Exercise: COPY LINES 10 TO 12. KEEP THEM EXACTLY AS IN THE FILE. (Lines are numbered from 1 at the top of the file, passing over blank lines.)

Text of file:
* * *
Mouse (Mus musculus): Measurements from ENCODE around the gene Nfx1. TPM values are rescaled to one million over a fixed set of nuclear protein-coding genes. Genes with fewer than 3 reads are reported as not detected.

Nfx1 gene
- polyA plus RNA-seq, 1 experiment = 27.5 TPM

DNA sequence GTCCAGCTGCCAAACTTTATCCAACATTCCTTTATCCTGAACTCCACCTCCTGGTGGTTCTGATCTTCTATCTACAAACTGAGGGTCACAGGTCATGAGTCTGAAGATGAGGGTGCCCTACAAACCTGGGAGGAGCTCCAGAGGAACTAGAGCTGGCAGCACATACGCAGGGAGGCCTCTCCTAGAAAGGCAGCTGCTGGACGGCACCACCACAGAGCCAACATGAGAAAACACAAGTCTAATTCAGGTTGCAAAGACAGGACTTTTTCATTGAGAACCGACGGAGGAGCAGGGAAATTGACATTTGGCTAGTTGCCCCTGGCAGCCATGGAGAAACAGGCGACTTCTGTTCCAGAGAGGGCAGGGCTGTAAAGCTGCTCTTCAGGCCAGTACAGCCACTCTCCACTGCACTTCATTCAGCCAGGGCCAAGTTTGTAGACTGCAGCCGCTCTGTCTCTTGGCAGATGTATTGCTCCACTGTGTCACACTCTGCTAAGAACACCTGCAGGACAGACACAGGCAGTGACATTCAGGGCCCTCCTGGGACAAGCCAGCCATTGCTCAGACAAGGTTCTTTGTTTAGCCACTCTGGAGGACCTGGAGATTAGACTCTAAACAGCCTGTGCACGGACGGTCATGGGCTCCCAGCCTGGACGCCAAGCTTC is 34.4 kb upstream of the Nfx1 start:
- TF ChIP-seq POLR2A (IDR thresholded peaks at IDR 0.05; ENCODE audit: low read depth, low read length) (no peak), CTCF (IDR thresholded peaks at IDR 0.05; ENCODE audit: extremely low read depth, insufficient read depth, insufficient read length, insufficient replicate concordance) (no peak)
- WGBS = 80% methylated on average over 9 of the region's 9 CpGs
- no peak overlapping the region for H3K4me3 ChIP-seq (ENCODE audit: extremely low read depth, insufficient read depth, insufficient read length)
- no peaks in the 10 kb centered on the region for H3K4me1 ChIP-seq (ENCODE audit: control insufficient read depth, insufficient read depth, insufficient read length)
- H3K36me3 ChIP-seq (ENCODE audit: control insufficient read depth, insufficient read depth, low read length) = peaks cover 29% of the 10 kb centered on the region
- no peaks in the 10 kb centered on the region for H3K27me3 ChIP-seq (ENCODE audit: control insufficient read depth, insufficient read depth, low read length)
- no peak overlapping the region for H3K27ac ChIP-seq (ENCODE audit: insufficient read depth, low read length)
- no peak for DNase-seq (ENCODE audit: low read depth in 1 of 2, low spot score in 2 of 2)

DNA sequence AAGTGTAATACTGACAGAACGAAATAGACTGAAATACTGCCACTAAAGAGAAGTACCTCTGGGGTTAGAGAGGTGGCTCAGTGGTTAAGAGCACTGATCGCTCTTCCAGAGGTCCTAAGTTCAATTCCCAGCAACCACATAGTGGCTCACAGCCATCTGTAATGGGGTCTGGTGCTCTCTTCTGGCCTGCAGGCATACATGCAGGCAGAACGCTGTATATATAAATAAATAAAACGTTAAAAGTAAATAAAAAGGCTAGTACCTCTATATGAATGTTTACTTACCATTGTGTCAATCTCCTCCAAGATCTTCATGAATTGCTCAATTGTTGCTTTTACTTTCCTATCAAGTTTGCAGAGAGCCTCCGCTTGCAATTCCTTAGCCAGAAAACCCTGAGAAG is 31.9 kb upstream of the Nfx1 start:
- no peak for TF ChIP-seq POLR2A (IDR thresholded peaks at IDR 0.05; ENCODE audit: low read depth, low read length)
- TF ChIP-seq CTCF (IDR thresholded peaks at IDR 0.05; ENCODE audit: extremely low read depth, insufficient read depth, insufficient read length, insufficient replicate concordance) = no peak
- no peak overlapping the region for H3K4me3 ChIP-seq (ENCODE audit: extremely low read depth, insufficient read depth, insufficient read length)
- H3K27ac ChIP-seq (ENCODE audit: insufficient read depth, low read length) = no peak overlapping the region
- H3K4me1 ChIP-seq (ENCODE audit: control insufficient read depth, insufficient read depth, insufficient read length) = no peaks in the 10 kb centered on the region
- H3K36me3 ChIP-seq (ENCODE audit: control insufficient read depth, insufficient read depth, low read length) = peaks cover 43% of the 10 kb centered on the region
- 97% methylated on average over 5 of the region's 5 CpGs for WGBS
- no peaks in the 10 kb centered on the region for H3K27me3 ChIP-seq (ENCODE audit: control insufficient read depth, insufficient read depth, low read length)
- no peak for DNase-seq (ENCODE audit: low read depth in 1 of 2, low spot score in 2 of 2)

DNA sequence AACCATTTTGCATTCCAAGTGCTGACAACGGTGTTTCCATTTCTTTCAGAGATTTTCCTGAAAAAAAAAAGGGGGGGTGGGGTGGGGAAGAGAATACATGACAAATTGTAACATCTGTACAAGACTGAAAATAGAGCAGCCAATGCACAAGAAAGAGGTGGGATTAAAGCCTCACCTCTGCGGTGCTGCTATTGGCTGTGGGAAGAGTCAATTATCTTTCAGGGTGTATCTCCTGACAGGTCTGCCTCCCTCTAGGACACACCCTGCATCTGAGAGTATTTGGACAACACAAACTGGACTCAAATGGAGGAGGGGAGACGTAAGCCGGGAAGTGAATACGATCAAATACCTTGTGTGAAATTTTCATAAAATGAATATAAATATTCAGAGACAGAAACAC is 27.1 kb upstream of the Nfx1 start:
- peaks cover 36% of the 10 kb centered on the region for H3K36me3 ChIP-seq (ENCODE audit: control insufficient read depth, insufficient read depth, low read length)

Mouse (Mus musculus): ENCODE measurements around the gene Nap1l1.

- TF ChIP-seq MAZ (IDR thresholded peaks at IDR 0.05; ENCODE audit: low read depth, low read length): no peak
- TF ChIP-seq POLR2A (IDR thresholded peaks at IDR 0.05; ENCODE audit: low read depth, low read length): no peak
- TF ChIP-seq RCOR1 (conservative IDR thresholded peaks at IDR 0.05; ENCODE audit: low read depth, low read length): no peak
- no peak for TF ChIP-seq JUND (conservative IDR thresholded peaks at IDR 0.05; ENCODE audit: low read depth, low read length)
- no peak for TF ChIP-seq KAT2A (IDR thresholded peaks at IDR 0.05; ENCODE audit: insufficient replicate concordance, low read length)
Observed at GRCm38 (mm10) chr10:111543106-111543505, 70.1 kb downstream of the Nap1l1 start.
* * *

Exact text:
- no peaks in the 10 kb centered on the region for H3K27me3 ChIP-seq (ENCODE audit: control insufficient read depth, insufficient read depth, low read length)
- no peak overlapping the region for H3K27ac ChIP-seq (ENCODE audit: insufficient read depth, low read length)
- no peak for DNase-seq (ENCODE audit: low read depth in 1 of 2, low spot score in 2 of 2)